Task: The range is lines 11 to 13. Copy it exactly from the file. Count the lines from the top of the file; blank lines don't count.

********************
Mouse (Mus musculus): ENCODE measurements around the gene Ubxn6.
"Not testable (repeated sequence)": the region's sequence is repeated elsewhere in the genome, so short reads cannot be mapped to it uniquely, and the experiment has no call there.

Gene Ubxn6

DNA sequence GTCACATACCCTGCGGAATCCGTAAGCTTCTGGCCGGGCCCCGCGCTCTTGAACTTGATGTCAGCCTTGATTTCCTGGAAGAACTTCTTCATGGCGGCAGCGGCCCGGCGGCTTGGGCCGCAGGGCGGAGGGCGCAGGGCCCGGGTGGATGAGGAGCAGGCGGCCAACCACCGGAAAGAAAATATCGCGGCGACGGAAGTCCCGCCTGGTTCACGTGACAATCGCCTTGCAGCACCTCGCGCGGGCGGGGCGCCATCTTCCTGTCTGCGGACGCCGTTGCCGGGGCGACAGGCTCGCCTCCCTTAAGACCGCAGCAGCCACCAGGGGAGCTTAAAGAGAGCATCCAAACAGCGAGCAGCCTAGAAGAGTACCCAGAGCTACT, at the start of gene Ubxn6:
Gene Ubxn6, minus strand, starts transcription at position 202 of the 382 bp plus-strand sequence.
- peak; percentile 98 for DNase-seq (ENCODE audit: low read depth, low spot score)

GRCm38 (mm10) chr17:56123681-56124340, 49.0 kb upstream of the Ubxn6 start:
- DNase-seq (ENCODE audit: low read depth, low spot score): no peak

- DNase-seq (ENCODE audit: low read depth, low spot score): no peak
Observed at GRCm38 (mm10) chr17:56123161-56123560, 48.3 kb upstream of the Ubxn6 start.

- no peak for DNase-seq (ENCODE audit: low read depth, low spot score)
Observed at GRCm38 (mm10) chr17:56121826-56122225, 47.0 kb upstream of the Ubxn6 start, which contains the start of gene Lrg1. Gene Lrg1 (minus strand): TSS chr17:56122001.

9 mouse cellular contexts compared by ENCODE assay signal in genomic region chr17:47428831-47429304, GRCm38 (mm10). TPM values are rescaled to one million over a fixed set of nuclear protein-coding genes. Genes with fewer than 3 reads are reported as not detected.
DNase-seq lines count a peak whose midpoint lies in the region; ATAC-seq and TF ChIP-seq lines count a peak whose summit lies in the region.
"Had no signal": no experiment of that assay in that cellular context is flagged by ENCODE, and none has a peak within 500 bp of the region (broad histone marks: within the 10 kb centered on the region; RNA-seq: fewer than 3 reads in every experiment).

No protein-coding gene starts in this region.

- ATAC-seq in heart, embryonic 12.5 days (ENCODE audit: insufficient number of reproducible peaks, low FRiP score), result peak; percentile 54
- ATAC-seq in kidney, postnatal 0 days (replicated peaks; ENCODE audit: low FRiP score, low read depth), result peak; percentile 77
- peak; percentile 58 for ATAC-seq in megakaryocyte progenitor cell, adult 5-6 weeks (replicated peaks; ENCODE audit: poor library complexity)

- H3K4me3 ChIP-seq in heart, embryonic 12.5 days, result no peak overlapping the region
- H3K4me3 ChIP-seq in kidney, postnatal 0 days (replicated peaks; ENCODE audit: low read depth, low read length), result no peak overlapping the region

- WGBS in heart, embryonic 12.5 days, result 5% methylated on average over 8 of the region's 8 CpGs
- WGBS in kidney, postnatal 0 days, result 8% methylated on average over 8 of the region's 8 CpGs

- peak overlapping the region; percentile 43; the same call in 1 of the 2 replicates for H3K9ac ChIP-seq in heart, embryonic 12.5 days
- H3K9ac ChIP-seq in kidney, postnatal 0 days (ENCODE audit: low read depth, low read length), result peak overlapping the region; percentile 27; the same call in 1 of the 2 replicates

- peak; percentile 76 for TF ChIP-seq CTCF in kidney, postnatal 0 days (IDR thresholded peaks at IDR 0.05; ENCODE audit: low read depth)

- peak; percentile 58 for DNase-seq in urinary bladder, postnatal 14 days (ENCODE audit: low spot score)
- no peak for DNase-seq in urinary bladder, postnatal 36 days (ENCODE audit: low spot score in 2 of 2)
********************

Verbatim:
- no peak for DNase-seq (ENCODE audit: low read depth, low spot score)
Observed at GRCm38 (mm10) chr17:56121826-56122225, 47.0 kb upstream of the Ubxn6 start, which contains the start of gene Lrg1. Gene Lrg1 (minus strand): TSS chr17:56122001.

9 mouse cellular contexts compared by ENCODE assay signal in genomic region chr17:47428831-47429304, GRCm38 (mm10). TPM values are rescaled to one million over a fixed set of nuclear protein-coding genes. Genes with fewer than 3 reads are reported as not detected.